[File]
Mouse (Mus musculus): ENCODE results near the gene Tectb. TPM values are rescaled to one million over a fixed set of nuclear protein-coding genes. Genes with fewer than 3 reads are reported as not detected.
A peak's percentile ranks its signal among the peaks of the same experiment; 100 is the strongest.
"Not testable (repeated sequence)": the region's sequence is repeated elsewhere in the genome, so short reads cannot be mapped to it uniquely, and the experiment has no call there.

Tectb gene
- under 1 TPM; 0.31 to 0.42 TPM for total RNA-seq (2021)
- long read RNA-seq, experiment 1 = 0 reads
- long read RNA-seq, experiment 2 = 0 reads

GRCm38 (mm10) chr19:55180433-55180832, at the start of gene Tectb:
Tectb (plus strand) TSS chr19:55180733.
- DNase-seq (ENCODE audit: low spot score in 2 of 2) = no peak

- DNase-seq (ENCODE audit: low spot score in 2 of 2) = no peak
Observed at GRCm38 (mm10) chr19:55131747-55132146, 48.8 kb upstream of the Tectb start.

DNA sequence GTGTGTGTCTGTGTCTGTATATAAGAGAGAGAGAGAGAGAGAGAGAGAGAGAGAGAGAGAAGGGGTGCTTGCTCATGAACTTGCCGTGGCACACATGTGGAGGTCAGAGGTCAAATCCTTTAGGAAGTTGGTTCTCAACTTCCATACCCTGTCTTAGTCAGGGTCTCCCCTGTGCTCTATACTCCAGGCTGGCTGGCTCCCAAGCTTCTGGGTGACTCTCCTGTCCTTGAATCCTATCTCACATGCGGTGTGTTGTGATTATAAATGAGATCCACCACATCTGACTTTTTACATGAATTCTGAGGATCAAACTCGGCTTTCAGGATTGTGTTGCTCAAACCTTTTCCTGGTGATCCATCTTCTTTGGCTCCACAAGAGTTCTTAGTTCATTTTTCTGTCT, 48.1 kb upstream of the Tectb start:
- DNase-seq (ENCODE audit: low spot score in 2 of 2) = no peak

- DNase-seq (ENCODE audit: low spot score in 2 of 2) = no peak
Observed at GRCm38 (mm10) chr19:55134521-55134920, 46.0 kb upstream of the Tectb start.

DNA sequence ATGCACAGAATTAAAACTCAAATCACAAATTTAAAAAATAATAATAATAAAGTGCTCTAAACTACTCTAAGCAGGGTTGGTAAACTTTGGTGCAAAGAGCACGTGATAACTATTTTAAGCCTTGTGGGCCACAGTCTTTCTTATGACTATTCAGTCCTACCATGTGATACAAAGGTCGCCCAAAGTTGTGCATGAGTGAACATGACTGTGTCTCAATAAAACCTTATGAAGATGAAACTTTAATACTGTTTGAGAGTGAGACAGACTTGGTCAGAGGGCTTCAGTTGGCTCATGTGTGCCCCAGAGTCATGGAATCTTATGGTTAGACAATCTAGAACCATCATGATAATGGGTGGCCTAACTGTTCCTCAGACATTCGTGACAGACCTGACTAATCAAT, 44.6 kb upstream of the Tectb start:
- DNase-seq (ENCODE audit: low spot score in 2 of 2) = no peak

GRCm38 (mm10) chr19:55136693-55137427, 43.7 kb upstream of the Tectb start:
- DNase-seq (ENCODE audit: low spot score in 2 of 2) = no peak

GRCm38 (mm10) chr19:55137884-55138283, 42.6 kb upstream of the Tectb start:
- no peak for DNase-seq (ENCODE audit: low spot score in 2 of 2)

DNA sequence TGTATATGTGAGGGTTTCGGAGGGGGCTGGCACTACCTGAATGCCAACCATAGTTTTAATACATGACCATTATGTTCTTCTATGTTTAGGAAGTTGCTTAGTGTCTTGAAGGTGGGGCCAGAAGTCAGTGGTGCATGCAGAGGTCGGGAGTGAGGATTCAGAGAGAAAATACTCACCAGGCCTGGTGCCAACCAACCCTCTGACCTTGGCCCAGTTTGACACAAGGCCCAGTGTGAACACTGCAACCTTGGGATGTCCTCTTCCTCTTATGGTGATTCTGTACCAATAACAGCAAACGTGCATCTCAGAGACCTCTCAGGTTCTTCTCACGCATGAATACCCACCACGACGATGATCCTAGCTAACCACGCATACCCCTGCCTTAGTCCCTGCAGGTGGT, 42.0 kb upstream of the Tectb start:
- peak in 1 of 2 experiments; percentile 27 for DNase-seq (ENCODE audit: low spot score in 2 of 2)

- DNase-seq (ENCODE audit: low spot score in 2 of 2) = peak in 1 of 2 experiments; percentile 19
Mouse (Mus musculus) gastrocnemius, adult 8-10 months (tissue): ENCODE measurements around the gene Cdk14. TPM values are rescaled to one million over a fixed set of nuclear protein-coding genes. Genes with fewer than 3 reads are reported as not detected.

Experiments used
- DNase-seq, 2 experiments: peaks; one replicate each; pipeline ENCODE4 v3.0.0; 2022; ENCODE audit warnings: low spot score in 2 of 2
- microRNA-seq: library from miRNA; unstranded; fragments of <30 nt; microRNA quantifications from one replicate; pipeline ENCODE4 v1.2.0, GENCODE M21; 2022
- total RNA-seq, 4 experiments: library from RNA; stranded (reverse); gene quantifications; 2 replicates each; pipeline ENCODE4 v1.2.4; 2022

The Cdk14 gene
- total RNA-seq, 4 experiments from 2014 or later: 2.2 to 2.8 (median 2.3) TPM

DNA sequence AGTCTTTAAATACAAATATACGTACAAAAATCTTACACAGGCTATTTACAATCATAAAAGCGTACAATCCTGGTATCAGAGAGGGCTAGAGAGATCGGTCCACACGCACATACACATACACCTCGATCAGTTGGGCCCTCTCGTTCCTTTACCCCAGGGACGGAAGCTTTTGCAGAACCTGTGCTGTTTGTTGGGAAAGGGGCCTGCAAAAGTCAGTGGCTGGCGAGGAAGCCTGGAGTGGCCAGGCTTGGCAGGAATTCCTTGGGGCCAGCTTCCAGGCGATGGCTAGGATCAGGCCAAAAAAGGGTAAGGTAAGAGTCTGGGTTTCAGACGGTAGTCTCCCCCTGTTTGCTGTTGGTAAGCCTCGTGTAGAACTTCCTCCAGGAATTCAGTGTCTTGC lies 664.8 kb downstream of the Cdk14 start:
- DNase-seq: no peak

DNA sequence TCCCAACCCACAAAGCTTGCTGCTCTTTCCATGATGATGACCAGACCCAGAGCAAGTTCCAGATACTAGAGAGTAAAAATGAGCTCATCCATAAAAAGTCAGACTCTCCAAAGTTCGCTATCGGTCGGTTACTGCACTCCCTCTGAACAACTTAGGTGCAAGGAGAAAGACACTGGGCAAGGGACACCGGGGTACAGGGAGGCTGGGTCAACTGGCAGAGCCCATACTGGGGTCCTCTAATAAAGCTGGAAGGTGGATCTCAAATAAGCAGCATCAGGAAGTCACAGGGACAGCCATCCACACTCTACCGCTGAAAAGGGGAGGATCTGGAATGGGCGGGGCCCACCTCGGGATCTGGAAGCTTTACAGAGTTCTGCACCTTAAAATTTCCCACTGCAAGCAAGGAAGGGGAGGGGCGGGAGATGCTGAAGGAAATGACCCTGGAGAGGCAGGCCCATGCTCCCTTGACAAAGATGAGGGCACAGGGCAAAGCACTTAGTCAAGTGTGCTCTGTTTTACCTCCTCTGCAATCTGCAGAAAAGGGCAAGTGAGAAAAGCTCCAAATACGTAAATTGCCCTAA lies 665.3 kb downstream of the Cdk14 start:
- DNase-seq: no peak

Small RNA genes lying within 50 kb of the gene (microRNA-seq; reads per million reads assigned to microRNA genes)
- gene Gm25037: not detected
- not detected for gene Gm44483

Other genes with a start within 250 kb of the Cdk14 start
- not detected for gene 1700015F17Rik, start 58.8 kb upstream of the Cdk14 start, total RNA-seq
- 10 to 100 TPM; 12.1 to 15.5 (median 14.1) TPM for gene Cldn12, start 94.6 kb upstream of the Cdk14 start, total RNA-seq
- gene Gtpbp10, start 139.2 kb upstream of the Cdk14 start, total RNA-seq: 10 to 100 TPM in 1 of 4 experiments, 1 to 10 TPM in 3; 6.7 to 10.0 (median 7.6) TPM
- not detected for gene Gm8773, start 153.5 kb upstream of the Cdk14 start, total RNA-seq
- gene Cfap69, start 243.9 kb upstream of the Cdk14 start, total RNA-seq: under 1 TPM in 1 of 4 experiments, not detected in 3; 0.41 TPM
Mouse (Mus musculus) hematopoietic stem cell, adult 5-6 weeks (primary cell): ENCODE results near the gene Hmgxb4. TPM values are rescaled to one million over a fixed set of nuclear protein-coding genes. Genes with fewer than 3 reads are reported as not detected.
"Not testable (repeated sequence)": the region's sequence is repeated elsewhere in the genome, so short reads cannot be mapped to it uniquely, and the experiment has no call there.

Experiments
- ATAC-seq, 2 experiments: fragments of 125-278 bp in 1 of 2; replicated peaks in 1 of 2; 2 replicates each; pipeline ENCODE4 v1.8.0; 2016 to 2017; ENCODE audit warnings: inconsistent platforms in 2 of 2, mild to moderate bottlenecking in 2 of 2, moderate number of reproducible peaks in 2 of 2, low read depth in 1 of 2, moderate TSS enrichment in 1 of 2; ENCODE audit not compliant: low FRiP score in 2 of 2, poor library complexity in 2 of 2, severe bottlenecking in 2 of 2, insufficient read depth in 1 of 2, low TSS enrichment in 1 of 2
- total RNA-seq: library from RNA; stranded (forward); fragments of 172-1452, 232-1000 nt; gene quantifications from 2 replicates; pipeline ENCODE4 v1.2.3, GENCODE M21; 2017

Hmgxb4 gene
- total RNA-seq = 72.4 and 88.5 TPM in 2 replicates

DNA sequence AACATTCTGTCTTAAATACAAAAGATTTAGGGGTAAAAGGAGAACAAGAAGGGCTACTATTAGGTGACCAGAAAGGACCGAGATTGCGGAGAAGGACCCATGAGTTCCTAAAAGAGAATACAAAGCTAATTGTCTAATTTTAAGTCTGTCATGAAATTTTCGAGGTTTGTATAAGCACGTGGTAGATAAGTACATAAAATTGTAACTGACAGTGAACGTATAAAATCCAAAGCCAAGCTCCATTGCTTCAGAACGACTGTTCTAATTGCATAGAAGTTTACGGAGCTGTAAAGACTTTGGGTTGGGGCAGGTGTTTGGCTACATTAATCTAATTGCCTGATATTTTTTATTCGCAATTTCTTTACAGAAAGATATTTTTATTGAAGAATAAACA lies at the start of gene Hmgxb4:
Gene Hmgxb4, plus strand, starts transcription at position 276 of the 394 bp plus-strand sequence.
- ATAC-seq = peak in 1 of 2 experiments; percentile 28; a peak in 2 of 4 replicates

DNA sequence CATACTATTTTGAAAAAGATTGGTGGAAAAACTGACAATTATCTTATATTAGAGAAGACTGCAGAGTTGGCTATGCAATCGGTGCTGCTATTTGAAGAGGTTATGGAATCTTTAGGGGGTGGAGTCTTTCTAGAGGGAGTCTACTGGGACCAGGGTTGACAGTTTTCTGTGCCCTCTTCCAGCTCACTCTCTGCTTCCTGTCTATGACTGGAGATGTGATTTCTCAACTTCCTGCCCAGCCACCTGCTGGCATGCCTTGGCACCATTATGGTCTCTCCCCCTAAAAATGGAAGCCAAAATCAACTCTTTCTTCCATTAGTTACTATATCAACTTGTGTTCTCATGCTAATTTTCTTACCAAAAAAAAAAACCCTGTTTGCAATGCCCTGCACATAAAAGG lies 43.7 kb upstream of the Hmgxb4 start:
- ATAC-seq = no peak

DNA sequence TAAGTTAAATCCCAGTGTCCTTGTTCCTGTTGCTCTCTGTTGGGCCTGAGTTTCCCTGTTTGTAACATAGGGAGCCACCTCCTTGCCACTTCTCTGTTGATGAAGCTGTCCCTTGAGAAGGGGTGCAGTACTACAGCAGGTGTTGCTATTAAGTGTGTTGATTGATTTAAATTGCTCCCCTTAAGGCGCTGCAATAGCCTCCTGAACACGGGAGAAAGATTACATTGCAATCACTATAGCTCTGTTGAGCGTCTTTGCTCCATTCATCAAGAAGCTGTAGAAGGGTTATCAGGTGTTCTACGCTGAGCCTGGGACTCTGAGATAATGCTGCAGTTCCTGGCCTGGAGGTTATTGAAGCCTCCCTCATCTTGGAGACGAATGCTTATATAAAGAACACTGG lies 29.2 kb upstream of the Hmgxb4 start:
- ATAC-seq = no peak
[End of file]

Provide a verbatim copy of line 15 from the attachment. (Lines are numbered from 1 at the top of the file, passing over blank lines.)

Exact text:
- DNase-seq (ENCODE audit: low spot score in 2 of 2) = no peak